The wonderful aroma of puto bumbong and bibingka is already in the air. It won’t be long and the delicious smell of sweet ham accompanied by queso de bola will surely be everywhere, too. For Pinoys, these are some of the strongest signals that Christmas is truly near. It also gives a preview of the Noche Buena feasting happening very soon.
Other parts of the world also have mouthwatering food and drinks that evoke their distinct Christmas traditions. Some are sweet, savory and possibly strange from the Pinoy perspective. How does roasted reindeer sound?
Take a look at the various ways Christmas is celebrated through food and drinks around the world!
Jamaica: Sorrel Punch
Jamaica’s traditional Christmas beverage is made from dried hibiscus flowers, which is known as sorrel locally. It’s a tangy red beverage that tastes somewhere in between cranberry and raspberry, mixed with a hint of pineapple.
Sorrel is distinctly found in Caribbean and Latin Markets. The wholesome version of sorrel is made from steeped hibiscus flowers mixed with minced ginger and sugar. To make it a Christmas punch, that mixture is spiked with a shot of rum as well as garnishes of lemon and cinnamon.
Behold Germans’ version of the ubiquitous generic present, fruit cake. Theirs is bread filled with various kinds of colorful dried fruits, nuts and spices. Resembling snow, stollen is covered with powdered or icing sugar. Some recipes infuse the dried fruits with dark rum and orange juice, so expect some punch in Germany’s special Christmas bread.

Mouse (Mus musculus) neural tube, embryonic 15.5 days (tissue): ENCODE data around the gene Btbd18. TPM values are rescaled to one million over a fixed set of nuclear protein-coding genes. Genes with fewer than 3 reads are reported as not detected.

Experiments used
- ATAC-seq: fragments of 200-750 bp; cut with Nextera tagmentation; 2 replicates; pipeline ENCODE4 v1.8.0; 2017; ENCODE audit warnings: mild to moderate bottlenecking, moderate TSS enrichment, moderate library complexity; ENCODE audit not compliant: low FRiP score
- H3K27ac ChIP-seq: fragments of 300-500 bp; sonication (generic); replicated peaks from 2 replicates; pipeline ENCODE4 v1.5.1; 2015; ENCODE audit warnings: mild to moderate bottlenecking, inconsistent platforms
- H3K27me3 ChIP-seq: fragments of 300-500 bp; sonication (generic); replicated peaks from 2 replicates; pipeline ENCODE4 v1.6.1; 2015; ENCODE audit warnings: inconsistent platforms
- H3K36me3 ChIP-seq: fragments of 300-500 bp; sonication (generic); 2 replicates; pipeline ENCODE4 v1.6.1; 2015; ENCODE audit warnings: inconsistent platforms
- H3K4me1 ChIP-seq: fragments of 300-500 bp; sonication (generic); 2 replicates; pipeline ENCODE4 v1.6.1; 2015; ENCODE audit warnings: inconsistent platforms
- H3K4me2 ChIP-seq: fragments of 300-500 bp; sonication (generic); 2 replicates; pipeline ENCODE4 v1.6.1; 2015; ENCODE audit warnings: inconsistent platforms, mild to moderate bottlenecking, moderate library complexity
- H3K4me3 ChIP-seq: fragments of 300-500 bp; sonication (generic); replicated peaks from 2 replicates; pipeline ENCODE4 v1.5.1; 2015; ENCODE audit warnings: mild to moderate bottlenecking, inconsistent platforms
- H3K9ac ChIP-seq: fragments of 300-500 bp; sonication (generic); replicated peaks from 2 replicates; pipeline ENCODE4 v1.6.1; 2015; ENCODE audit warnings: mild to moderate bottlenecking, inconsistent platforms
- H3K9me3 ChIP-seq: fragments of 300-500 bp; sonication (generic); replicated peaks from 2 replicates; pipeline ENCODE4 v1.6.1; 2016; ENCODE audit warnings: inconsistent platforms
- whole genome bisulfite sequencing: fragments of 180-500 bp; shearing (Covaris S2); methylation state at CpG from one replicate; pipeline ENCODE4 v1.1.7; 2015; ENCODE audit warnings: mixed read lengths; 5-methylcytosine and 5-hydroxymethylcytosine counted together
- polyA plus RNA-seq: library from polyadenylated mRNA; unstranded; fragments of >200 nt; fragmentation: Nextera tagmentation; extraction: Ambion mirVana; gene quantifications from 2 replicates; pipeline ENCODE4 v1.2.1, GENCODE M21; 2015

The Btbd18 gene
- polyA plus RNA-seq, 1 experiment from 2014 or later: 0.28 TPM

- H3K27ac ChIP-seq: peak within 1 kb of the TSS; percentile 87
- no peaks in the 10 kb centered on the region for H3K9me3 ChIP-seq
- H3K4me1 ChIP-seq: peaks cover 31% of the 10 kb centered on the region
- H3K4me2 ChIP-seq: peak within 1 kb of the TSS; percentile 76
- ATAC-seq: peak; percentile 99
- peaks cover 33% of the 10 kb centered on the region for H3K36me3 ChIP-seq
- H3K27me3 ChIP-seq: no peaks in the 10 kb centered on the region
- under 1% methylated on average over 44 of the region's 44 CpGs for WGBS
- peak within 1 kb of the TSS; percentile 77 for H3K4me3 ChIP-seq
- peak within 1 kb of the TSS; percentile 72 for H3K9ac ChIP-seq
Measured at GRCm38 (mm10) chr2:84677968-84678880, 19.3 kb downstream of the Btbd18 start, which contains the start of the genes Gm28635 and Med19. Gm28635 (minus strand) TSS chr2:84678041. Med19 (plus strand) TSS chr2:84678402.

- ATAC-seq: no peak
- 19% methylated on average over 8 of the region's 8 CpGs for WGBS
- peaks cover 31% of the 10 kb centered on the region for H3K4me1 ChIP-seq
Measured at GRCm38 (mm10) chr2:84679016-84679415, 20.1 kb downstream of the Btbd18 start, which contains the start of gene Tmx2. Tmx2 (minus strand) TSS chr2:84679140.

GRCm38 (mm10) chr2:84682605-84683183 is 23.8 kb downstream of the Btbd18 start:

Iceland: Roasted Reindeer
Imagine Icelandic parents’ struggle in explaining the concept of Rudolph the reindeer while there’s a roasted version on the Christmas table.
In Iceland, reindeer is an expensive meat that’s considered a special delicacy. It has a distinct taste that Icelandics love, which makes this protein perfect for a special occasion like Christmas. The meat is subtle in flavor and healthy as it contains almost no fat. Here’s a basic recipe for roasted reindeer.
Provence: 13 Desserts
Here’s a Christmas tradition that many Pinoys would love to adapt. French households in the region of Provence prepare 13 desserts for Christmas Eve, and these remain on the table until December 27. The 13 desserts represent Jesus Christ and the 12 apostles. As for what treats make up the total of 13, this is up to local or family tradition.
Although, of course there are some dessert staples like nougat, fougasse (a type of bread), candied fruits, tangerines, aux amandes (almond croissant), pralines, bugnes (sweet fritters) and other local treats.
The US and Canada: Eggnog
For many Americans, it’s not yet Christmas until they’ve enjoyed a sip of this frothy beverage. It’s simply made out of eggs, sugar, cream, nutmeg and a spike of alcohol, but it possesses a strong comforting power.
Eggnog started out as wintertime drink only the British aristocracy could afford. When it came to the U.S. colonies in the 18th century, they made the drink more accessible by switching expensive ingredients like brandy to rum.
How about you? What other Christmas food and drink traditions amped up your holiday cheer? Spread the Christmas spirit, and share below!